Wikipedia notes that South Africans have called Israel an apartheid state (footnotes omitted):
Former deputy mayor of Jerusalem Meron Benvenisti relates in his 1986 book Conflicts and Contradictions that during the 1970s, an official of the South African apartheid government compared Israeli–Palestinian relations to South African policy for the Transkei in a meeting. The Israeli officials present expressed shock at the comparison, and the South African official said “I understand your reaction. But aren’t we actually doing the same thing? We are faced with the same existential problem, therefore we arrive at the same solution. The only difference is that yours is pragmatic and ours is ideological.”
On 24 November 2009, the South African government responded to Israeli plans to expand the settlement of Gilo in East Jerusalem by condemning it harshly, stating, “We condemn the fact that Israeli settlement expansion in East Jerusalem is coupled with Israel’s campaign to evict and displace the original Palestinian residents from the City.”The South African government drew a parallel between Israel’s actions in Jerusalem and forced removals of persons effected as part of the South African apartheid regime.
On 21 April 2010, the South African government expressed “the greatest concern” over Israeli Infiltration Order 1650, saying that the order has a broad definition of “infiltrator” and unclear terms as to which permits would allow a person to reside in the West Bank, as well as how valid residency might be proven. The South African government said the terms of the order are “reminiscent of pass laws under apartheid South Africa”.
In 2002 Anglican Archbishop and Nobel Peace Prize winner Desmond Tutuwrote a series of articles in major newspapers, comparing the Israeli occupation of the West Bank to apartheid South Africa, and calling for the international community to divest support from Israel until the territories were no longer occupied. In an April 2010 open letter to the University of Berkeley, Tutu wrote “I have been to the Occupied Palestinian Territory, and I have witnessed the racially segregated roads and housing that reminded me so much of the conditions we experienced in South Africa under the racist system of Apartheid. I have witnessed the humiliation of Palestinian men, women, and children made to wait hours at Israeli military checkpoints routinely when trying to make the most basic of trips to visit relatives or attend school or college, and this humiliation is familiar to me and the many black South Africans who were corralled and regularly insulted by the security forces of the Apartheid government.” In 2011, Tutu wrote an article for the Tampa Bay Times, arguing that Israeli apartheid is now so bad that only an international boycott can force Israel to change its policies. [Earlier this month, Tutu said, : “It is not a Muslim or Jewish crisis. It is a human rights crisis with roots to what amounts to an apartheid system of land ownership and control. It is a crisis that fuels other crises…” At the same World Summit of Nobel Peace Laureates, former South African president - FW de Klerk - said: “I think for the Israelis and Palestinians, the lesson to be learnt from South Africa is that there is no dispute which cannot be resolved by meaningful negotiation if there is the will on both sides to negotiate bona fide.”]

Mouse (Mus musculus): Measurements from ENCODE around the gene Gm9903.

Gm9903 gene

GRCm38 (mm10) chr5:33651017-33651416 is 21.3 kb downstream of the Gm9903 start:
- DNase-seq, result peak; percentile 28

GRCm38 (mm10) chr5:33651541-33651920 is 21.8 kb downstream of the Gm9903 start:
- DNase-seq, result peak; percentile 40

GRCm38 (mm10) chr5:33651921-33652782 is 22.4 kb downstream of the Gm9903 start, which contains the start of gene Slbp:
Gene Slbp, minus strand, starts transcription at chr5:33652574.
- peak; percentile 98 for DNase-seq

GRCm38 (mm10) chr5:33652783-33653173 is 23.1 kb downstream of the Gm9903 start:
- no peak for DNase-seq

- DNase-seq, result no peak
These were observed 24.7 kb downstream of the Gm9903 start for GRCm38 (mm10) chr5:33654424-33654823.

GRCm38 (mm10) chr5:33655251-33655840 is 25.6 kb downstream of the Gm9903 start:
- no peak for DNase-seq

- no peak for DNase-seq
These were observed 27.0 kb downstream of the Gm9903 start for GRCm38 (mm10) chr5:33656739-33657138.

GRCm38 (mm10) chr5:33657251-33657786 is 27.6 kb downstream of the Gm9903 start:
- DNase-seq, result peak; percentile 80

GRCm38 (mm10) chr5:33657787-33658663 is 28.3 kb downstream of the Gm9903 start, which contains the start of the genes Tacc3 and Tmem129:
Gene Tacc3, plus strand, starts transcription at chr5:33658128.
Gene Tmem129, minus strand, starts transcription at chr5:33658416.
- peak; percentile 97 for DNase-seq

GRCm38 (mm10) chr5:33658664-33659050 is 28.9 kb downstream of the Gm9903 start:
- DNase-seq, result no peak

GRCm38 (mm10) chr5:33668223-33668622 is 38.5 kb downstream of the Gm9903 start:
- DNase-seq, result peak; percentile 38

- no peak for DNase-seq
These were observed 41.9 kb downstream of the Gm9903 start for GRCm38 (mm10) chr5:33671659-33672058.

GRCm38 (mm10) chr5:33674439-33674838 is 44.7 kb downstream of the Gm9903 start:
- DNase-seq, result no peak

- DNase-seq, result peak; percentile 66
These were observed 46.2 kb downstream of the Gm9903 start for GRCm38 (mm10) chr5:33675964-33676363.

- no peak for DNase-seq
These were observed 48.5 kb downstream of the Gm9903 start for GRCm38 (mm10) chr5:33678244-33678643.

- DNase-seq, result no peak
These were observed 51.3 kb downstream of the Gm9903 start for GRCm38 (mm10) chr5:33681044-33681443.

Other prominent South African anti-apartheid activists have used apartheid comparisons to criticize the occupation of the West Bank, and particularly the construction of the separation barrier. These include Farid Esack, a writer who is currently William Henry Bloomberg Visiting Professor at Harvard Divinity School, Ronnie Kasrils, Winnie Madikizela-Mandela, Dennis Goldberg, and Arun Ghandhi,
On 15 May 2008, 34 leading South African activists published an open letter in The Citizen, under the heading “We fought apartheid; we see no reason to celebrate it in Israel now!”. The signatories, who included Kasrils and several other government ministers, COSATU General Secretary Zwelinzima Vavi, Ahmed Kathrada, Sam Ramsamy and Blade Nzimande, wrote “Apartheid is a crime against humanity. It was when it was done against South Africans; it is so when it is done against Palestinians!”
On 6 June 2008, Mr. Kgalema Motlanthe, the Deputy President of South Africa and of the African National Congress, who had recently visited the Israeli-occupied West Bank and Gaza Strip, told a delegation of Arab Knesset members visiting South Africa to study its democratic constitution that conditions for Palestinians under occupation were “worse than conditions were for Blacks under the Apartheid regime”.
In 2008 a delegation of ANC veterans visited Israel and the Occupied Territories, and said that in some respects it was worse than apartheid. One member said “The daily indignity to which the Palestinian population is subjected far outstrips the apartheid regime.”
One of the Jewish members of the delegation said that the comparison with apartheid is very relevant and that the Israelis are even more efficient in implementing the separation-of-races regime than the South Africans were, and that if he were to say this publicly, he would be attacked by the members of the Jewish community.
In May 2009, The Human Sciences Research Council of South Africa released a legal study, subsequently published in 2012 as Beyond Occupation: Apartheid, Colonialism and International Law in the Occupied Palestinian Territories, finding that Israel is practicing both colonialism and apartheid in the occupied Palestinian territories, according to the definition of apartheid provided by the International Convention for the Suppression and Punishment of the Crime of Apartheid. Further, Israel’s practices could be grouped intothree “pillars” of apartheid comparable to practices in South Africa: